ORACLEWORLD: Oracle driving Linux convergence

SAN FRANCISCO – Reaffirming its commitment to Linux, an Oracle Corp. official at the OracleWorld conference here on Wednesday stressed Oracle’s intentions to merge several Linux-related projects into a single distribution by partnering with Linux vendor Red Hat Inc.

The company is working with Red Hat to unify multiple Linux projects in the industry, with those projects being the secure Linux under development by the U.S. National Security Agency as well as clustered, data centre, carrier-grade and database-grade Linux variants being developed, according to Jamshed Patel, senior manager in the Oracle Linux Program Office, based in Redwood Shores, Calif.

The goal is “to integrate all these different initiatives into a single distribution, such as Red Hat,” Patel said. This would make Linux easier to support and assist ISVs in certifying on Linux, he added.

Other goals on Oracle’s Linux road map include validation of higher workload levels, support for the Intel Pentium 4 and AMD Hammer processors, architectural changes for clustering, and higher availability and continued contributions to the open-source community, according to the company.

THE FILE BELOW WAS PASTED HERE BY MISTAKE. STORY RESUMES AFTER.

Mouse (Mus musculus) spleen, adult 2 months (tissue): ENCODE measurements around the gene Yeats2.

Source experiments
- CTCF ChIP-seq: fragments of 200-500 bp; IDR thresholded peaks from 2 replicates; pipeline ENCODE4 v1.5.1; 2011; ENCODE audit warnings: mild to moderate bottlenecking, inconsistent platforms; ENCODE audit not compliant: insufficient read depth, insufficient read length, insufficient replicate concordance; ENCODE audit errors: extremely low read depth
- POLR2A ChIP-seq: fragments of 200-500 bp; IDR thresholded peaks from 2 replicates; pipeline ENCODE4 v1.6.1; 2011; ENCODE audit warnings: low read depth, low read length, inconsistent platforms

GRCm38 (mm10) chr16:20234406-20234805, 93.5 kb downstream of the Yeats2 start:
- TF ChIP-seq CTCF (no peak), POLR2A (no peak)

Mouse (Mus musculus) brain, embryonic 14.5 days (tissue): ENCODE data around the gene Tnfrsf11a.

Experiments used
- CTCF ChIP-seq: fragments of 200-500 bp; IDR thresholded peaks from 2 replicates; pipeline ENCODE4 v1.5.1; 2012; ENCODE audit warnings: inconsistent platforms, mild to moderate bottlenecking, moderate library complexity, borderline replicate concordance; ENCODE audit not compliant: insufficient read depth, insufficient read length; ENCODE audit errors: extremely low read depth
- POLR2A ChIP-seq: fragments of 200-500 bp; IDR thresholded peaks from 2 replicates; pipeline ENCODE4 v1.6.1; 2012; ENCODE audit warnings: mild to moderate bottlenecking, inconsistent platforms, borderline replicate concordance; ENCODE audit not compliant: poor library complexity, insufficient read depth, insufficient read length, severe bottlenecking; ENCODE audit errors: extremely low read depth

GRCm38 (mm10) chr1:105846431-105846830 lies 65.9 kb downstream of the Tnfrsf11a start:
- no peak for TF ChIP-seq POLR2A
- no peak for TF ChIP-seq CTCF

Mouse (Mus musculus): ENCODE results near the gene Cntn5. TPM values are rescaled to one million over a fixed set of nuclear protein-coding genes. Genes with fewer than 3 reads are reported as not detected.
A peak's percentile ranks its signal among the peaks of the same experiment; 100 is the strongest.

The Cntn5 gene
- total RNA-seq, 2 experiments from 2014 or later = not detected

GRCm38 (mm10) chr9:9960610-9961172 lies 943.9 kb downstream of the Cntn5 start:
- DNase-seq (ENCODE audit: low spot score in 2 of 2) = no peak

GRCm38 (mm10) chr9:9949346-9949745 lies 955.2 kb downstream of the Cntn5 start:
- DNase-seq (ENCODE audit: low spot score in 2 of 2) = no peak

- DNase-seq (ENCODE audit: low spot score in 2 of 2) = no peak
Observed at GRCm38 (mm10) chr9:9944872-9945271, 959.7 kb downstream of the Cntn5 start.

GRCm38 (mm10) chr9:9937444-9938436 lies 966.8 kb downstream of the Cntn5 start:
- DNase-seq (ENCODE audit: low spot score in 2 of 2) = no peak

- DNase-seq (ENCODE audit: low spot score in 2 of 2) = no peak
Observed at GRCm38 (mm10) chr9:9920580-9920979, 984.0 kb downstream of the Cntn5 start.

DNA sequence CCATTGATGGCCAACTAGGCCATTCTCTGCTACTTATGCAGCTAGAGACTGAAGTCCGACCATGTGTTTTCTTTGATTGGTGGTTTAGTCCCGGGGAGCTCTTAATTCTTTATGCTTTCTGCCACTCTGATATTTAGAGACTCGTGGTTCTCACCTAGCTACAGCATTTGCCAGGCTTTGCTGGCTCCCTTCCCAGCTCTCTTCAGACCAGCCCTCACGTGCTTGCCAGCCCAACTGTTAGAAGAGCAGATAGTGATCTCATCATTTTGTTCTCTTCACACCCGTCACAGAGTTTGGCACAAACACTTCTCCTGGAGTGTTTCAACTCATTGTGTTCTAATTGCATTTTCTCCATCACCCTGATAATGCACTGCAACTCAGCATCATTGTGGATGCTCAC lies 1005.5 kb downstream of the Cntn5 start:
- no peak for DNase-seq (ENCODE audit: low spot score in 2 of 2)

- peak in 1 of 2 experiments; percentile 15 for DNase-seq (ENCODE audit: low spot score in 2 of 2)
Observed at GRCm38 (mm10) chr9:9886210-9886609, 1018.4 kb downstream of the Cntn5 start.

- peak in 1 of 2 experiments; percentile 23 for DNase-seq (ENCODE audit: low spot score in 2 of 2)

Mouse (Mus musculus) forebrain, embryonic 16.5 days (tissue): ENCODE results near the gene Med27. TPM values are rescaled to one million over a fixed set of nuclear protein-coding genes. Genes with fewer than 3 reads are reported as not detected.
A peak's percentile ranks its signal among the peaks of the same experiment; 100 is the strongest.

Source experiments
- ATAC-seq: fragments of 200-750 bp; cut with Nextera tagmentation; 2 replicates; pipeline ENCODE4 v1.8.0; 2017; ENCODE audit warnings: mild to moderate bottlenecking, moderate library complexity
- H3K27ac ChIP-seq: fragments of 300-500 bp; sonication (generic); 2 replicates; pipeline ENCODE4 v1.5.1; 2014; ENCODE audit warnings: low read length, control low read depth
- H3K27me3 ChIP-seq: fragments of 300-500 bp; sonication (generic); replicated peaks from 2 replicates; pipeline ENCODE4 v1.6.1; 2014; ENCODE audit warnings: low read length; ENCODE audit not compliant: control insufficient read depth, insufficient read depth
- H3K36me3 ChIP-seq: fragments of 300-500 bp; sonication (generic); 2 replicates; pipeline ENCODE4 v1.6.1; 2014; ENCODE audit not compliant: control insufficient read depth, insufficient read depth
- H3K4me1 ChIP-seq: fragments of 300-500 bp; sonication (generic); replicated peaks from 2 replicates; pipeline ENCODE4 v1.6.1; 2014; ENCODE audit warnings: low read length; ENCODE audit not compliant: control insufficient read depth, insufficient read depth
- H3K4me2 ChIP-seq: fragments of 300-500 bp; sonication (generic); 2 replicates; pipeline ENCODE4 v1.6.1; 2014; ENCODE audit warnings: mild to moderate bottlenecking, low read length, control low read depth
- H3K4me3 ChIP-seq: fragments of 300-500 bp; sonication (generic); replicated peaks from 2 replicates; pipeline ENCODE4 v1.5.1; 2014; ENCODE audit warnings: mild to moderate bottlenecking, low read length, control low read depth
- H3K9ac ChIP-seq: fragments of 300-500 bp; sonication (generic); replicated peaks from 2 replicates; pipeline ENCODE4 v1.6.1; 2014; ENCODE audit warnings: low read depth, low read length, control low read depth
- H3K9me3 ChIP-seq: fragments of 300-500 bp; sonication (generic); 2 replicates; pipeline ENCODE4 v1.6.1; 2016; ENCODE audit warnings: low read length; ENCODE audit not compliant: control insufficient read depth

Patel also touted Oracle’s “Unbreakable Linux” project. This effort involves Oracle, Dell, and Red Hat working to build a core set of Linux enhancements in the areas of performance, reliability, clustering, and manageability for enterprise-class deployments.

Patel said Linux saves customers 45-90 per cent of the costs of deploying on RISC/Unix systems. Linux has grown to own 27 per cent of the server OS market as opposed to 1 per cent in 1995, according to industry figures shown by Patel.

“Every OEM out there is experiencing the same kind of exponential growth in Linux as Dell and other vendors,” he said.

Two OracleWorld attendees from Australian airliner Qantas said their company was eyeing a switch from an Oracle database deployment on Sun Microsystems’ Solaris to a service provider model featuring the database on Linux. The price-performance of Linux is attractive, the attendees said.

“It’s a pretty convincing story,” said Ross Goodwin, principal architect for technology and integration at Quantas Airways.

Oracle is committed to running its entire business on Linux, Patel said. Additionally, the company is pursuing support of Java on Linux with its partners, Patel said.

“We will continue to push very aggressively on Java in that space,” he said.